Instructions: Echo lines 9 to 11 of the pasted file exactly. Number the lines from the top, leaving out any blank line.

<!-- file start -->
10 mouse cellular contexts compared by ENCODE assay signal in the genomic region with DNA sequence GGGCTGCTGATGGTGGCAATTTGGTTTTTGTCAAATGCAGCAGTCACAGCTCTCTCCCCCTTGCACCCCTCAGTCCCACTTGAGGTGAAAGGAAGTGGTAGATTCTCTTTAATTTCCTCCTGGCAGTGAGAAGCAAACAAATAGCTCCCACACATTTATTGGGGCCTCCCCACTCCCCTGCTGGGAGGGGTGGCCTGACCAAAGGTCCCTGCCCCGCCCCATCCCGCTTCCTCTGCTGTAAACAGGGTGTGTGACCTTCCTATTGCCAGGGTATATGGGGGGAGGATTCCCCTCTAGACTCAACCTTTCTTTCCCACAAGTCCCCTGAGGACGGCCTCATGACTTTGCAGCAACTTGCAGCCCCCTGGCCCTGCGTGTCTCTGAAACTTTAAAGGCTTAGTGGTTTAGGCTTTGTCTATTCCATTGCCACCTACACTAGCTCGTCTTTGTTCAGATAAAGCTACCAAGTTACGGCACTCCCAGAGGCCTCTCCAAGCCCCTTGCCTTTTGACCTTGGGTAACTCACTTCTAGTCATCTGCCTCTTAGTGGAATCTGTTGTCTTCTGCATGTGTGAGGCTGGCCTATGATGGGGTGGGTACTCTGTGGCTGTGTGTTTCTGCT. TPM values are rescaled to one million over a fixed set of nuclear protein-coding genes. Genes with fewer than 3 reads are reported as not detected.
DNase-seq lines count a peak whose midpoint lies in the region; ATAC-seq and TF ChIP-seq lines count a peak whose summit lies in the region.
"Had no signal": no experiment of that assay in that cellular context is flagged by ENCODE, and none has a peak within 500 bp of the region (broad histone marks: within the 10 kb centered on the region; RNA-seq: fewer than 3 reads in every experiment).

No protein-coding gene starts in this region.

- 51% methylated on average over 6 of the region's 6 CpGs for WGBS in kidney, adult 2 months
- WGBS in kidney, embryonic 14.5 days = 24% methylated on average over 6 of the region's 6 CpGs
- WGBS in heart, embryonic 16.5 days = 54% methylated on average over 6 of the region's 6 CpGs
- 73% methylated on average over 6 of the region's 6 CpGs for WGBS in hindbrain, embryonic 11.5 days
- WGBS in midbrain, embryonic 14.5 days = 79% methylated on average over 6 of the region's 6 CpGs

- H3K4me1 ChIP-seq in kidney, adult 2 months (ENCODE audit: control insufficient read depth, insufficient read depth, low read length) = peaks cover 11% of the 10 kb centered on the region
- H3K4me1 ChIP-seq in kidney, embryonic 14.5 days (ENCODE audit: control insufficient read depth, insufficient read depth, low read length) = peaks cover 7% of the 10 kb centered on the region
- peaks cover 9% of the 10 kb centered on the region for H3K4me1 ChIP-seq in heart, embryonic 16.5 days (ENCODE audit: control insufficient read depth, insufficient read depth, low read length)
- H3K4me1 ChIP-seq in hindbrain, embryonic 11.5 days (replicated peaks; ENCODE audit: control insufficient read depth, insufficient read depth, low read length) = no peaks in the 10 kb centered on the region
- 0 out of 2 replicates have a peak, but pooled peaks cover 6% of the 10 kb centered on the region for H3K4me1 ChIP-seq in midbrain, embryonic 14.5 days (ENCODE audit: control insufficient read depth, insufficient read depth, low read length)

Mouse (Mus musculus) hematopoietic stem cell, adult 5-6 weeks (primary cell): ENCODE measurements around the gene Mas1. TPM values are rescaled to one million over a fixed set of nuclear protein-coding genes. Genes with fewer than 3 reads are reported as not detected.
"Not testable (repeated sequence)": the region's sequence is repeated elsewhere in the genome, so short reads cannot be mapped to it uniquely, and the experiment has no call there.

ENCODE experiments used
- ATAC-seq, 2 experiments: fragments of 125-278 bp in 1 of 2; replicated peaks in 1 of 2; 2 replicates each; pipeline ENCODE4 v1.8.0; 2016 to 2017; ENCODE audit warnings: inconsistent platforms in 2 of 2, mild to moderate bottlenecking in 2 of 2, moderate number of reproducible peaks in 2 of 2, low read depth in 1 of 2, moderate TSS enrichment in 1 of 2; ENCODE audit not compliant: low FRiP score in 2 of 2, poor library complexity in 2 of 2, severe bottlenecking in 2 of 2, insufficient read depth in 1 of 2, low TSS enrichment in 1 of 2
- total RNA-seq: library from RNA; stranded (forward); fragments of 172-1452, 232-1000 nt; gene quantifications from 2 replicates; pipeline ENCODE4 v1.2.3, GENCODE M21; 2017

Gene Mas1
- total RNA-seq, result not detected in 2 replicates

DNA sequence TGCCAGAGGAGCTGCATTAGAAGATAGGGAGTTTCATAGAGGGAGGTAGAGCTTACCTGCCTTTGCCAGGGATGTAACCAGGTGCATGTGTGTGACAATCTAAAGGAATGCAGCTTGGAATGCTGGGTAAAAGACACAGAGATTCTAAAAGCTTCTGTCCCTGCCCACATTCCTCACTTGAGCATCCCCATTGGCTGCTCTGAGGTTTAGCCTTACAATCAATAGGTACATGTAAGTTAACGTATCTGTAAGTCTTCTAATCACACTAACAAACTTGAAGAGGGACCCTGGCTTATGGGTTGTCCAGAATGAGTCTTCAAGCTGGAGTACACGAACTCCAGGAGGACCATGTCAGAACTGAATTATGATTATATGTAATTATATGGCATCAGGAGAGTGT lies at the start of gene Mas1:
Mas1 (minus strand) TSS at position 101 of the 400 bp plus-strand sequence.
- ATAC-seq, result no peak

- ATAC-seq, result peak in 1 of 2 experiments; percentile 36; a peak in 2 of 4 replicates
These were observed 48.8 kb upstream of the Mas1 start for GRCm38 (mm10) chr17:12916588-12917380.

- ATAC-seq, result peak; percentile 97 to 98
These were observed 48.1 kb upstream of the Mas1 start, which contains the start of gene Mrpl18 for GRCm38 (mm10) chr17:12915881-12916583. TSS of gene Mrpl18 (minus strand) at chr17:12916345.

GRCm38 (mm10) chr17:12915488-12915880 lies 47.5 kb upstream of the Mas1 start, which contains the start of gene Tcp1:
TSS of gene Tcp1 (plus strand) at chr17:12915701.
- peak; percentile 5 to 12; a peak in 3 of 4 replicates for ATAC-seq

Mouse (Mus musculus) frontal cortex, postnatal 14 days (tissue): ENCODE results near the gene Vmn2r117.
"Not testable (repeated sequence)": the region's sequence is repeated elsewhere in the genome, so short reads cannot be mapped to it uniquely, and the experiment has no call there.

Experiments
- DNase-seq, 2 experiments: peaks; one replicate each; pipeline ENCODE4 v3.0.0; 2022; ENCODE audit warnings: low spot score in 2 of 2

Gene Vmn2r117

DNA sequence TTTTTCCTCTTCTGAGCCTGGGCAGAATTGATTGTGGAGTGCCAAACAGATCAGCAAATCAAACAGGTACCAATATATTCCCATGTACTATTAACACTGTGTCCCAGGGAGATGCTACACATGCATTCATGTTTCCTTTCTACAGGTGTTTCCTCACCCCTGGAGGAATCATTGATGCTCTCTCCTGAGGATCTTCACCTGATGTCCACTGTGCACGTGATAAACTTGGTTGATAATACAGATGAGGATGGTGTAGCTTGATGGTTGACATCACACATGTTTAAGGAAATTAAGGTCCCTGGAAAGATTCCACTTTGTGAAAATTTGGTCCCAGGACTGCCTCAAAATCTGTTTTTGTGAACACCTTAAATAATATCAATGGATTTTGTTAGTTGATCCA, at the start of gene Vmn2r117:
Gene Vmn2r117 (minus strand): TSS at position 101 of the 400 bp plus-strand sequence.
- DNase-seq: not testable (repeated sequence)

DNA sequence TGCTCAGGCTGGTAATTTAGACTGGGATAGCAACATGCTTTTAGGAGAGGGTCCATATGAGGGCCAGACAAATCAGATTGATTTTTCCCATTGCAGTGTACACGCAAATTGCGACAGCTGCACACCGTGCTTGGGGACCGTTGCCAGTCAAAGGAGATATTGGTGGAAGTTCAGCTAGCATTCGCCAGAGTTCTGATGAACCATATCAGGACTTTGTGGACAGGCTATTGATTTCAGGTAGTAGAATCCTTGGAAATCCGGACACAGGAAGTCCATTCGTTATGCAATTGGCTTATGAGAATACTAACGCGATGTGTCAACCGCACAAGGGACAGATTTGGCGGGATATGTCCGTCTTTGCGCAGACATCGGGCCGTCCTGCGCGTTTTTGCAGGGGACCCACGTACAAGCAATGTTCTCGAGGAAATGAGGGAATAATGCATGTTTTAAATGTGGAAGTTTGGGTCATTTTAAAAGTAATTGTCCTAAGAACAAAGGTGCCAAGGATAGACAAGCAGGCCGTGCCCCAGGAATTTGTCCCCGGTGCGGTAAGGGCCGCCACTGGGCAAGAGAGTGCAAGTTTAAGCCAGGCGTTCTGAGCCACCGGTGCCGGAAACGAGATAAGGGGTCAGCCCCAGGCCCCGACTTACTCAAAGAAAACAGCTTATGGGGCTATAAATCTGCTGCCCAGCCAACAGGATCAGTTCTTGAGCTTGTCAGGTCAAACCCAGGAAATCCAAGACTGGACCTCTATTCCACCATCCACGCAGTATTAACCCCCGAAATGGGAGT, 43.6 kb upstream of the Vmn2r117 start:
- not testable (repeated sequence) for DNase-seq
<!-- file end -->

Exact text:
- WGBS in midbrain, embryonic 14.5 days = 79% methylated on average over 6 of the region's 6 CpGs

- H3K4me1 ChIP-seq in kidney, adult 2 months (ENCODE audit: control insufficient read depth, insufficient read depth, low read length) = peaks cover 11% of the 10 kb centered on the region
- H3K4me1 ChIP-seq in kidney, embryonic 14.5 days (ENCODE audit: control insufficient read depth, insufficient read depth, low read length) = peaks cover 7% of the 10 kb centered on the region